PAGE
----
We are in Ntcheu in preparation for the 2016 Independence Day Celebrations. We commiserate with the fact that the President, our President, the President of Malawi, has had to cancel or postpone the only national event outside Sanjika where ordinary Malawians dine, wine and vomit. Instead, Malawians have been asked to pray for the economy to improve or something to that effect.
We do not want to be misunderstood as agnosticists or atheists. So, we will not say much about the link between praying, saving national money and improving the economy. We just believe it is time we left God alone. We believe God must be very tired of our politicised and jingoistic prayers and our lack of seriousness about transforming ourselves. God has tried to help us koma ndife okanika! We repeat that we have enough natural resources and other endowments to individually and collectively, as a country, create wealth and prosperity.
We will be here to heed the presidential advice for us to eat mice, crocodiles, monkeys and other delicacies. Abiti Joyce Befu, also known as MG 66, has already arranged for a local brew at Kandeu. We will be there the whole week. Come and join us. Meanwhile, we are busy reading newspapers and catching up on issues we missed since we went away to Nthalire.
“You know what?” Jean-Philippe exclaimed as we sat down at a shop in Kandeu, which will be our base until July 6 2016.
“What is it?” Abiti asked.
“This guy really managed to walk in the streets naked!”Jean-Philippe went on.
“He was serious about undressing for the sake of albinos…!” the Most Paramount Native Authority Mandela chipped in.
“And university students also marched!” Jean-Philippe said.
“About what?” I asked.
“They protested against fees hike,” Jean-Philippe said.
“I would have joined them,” I said.
“Why?” Abiti asked.
“Fees must fall. You see, our policy-makers have a problem. Hiking tuition fees will only result in rich people accessing university education. If Kamuzu Banda had similar ludicrous policies, very few of the current leaders would have gone to school?”
“But,” Jean-Philippe retorted, “back then the population was small and the country was somehow economically sound.
“Malawi’s economy has never been economically sound. The president of that time wanted to build a string civil service and prioritise training and education,” I explained.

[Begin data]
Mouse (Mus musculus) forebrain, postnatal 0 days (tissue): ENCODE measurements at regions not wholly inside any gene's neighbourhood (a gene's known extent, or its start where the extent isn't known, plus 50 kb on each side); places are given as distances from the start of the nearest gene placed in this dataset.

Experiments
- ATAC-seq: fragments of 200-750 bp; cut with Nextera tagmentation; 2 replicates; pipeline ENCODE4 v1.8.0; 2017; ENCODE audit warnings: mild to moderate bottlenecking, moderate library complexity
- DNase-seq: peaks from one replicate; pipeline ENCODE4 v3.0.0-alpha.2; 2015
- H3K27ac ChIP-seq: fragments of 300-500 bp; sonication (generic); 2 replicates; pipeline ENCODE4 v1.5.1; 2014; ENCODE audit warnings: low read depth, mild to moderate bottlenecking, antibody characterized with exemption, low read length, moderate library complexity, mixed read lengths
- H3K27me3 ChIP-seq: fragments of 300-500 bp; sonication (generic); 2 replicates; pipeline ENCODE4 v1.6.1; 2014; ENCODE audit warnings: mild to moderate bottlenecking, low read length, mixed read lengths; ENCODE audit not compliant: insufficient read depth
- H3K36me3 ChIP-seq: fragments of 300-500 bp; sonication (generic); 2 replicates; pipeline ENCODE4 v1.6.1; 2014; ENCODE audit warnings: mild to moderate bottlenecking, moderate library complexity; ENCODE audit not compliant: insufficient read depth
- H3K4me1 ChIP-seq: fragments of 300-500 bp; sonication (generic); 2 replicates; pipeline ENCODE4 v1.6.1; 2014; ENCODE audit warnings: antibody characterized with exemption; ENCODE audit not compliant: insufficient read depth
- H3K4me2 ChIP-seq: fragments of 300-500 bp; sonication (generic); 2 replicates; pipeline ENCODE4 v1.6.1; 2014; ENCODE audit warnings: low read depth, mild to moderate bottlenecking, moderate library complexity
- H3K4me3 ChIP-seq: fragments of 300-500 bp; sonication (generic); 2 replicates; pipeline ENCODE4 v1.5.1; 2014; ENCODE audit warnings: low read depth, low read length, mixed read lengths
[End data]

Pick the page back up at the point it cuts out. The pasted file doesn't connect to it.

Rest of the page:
“I see,” Jean-Philippe sighed as he took a sip on his fantakoko.
“There are many ways public universities can fund themselves. Student fees is one of them.
“First, the Student Loans Board must define higher education. To me higher education involves all post secondary school training. Our government has sponsored almost all higher education since 1965. The loans board should explain why only university college students have been targeted for loan recovery.
“Second, how will the loans board recover the money the governments spent on educating students from 1965 to 1985 when the University of Malawi (Unima) offered international standard teaching and learning facilities?
“Third, how will the Malawi Government recover the money it has spent on training people abroad and at the Kamuzu Academy?
“Fourth, how will the Malawi Government recover loans from former students who have since died?
“Fifth, have you ever wondered how a government without money, can offer loans at the same time?
“Sixth, why are employers being threatened with financial punishment for failing to reveal the names of their employees as though these employers guaranteed the university student’s loans in the first place?
“Lastly, for now, why can’t the Malawi government appreciate and dollarise the services higher graduates have made to the development of Malawi? In short, all former students have already paid their education loans through committed service in a country where salaries and conditions education of services are extremely poor. The Malawi Government owes the exploited graduates a lot of money and an apology.
“In fact, this nonsense about college fees must stop! In a developing country like Malawi higher education is not a luxury. It is part of human capital and nation building footed by the government. So, fees must fall. Student loans must fall. When we take over government, corporations, philanthropists and trusts such as Press will sponsor university education instead of wasting money on director’s car allowances and parties,” I said.
“I second. No former student should ever repay any loan,” Mandela said.
“I am also tempted to agree. Loans must fall,” Abiti echoed.
“Loan recovery must fall. Now!” sounded Jean-Philippe.n